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Fukuda Learns from an Unlikely Mentor

At UFC 127, Japanese middleweight Riki Fukuda makes his UFC debut against TUF11 veteran Nick Ring.
Phil Baroni isn’t just Riki Fukuda’s close friend and longtime training partner. Baroni also moonlights, rather proudly, as Fukuda’s English teacher.

So while Fukuda, a Tokyo native, relied on an English translator for a recent UFC.com interview, the “New York Bad Ass” insists it was totally unnecessary.

“His English is fine! He’s my number one (English) student,” Baroni said enthusiastically, all kidding aside. “I’ve had a couple others.”

Leading up to his UFC 127 bout against middleweight Nick Ring, the 30-year-old Fukuda spoke exclusively in Japanese to UFC.com. Curious at what I was missing, I pressed Baroni to describe his buddy’s English.

“He has a New York accent,” Baroni said, “and he uses all the same words I do.”
 
Like what?

“Fugetaboutit,” Baroni offered.

What else?

“(Expletive) it.”

Baroni, wife at his side, brainstormed a bit more for the lessons he had imparted. After a short pause, two more Baroni-isms jumped to mind as staples of Fukuda’s fast-evolving second language:

“Yeah, right” and “nice, playa’, nice.”

English lessons aside, Fukuda (17-4) is best known for a seven-fight win streak that includes a unanimous decision victory over Murilo “Ninja” Rua, older brother of UFC light heavyweight champ Mauricio “Shogun” Rua. A revealing measure of Fukuda’s valor can be traced to his pro debut back in 2004 when he battled Joe Doerksen in Hawaii. Fukuda’s record was 0-0; Doerksen was 25-5.

Baroni was one of the men working Fukuda’s corner that night. 

“He fought his a—off,” Baroni recalled. “He was a former wrestler and Doerksen was a black belt in Brazilian jiu-jitsu who kept catching him in submissions and then Riki would escape and the crowd would go crazy. He showed a lot of heart and guts. I knew then that he would be a star if he ever had the right training and opportunities.”

While the bulk of Fukuda’s training has been in Japan, often with sparring partners Yushin Okami and Yoshihiro Akiyama, he has also traveled with Baroni for stints at the American Kickboxing Academy in San Jose, California, and Xtreme Couture in Las Vegas.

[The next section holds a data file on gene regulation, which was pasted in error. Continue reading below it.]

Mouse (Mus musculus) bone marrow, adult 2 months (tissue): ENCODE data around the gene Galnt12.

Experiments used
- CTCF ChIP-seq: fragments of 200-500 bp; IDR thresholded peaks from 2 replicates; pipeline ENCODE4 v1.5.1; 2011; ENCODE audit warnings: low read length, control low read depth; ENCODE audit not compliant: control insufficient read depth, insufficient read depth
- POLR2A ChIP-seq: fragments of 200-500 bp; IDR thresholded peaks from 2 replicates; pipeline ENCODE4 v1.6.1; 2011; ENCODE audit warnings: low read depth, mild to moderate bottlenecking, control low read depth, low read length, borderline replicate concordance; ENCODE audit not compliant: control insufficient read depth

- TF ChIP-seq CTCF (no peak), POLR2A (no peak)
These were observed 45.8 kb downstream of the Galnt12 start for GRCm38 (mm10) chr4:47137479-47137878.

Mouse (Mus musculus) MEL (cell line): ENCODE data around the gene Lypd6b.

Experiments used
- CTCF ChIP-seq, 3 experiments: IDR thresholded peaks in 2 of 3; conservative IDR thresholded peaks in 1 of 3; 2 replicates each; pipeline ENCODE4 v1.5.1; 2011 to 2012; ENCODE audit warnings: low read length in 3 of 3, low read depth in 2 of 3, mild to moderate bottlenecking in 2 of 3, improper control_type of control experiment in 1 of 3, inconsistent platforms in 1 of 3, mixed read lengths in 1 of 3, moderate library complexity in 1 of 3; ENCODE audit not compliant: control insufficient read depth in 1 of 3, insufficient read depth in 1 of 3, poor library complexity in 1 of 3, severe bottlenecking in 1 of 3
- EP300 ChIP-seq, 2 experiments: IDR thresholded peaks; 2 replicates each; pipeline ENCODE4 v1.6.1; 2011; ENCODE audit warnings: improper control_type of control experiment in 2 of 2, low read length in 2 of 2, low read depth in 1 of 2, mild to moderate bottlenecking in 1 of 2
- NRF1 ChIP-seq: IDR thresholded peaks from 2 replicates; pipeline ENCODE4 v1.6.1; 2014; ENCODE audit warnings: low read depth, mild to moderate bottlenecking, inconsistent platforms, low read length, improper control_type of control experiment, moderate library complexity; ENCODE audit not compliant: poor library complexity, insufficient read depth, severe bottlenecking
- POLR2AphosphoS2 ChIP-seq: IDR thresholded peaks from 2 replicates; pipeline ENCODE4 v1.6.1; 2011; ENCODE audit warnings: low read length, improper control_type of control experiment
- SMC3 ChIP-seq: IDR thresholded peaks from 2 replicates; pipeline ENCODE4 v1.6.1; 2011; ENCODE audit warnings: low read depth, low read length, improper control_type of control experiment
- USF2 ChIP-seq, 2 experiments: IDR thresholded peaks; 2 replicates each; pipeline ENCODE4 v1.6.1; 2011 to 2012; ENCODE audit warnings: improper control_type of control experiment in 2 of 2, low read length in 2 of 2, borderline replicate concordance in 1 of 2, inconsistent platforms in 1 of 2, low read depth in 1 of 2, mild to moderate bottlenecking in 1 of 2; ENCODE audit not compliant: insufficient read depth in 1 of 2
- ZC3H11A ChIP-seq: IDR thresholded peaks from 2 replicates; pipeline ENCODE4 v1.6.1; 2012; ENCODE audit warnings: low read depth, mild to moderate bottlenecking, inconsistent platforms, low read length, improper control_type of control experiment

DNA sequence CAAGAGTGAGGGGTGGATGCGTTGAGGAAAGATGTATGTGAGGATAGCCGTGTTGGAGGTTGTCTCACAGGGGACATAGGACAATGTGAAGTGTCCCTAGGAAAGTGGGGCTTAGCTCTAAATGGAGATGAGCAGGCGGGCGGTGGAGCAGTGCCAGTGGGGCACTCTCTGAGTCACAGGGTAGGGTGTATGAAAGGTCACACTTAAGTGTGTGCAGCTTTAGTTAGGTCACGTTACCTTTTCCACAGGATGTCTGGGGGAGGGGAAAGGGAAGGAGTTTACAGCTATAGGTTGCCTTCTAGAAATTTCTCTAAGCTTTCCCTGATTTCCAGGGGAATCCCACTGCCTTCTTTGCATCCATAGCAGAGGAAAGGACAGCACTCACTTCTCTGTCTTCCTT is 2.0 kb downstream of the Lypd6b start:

“All of the U.S. gyms are huge compared to Japanese gyms and they have a nice environment for training,” Fukuda said through his translator, Fumihiko Ishii. “All of the American fighters are very serious about reaching success and are more committed compared to Japan.”

That dedication, Fukuda indicated, is what has elevated his game over the past few years. 

“I’ve put more effort in,” said the former collegiate wrestler, who also earned a college degree in law. “I committed to train harder than before.”

Fukuda, who also developed a fondness for yoga, MTV, reggae music and burritos during his forays in the U.S., surmised that many Japanese fighters have not fared well inside of the Octagon because they don’t cut weight or focus only on finishing a fight, rather than strategy. The Japanese fighter expects to have his hands full when he faces Ring, a member of the Ultimate Fighter season 11 cast who is 10-0 as a pro.

Baroni, a UFC veteran, sensed that his good friend was battling jitters as his UFC debut inched closer.

“He’s really nervous because this is his big chance; it’s do or die,” Baroni said. “I told him to fight and enjoy it. Go out there with a smile on your face, don’t put a lot of pressure on yourself. Not a lot of guys get to fight in the UFC. I’ve been there before and froze and fought tight and not to my potential. What happens is what will happen. The outcome will take care of itself.”

 

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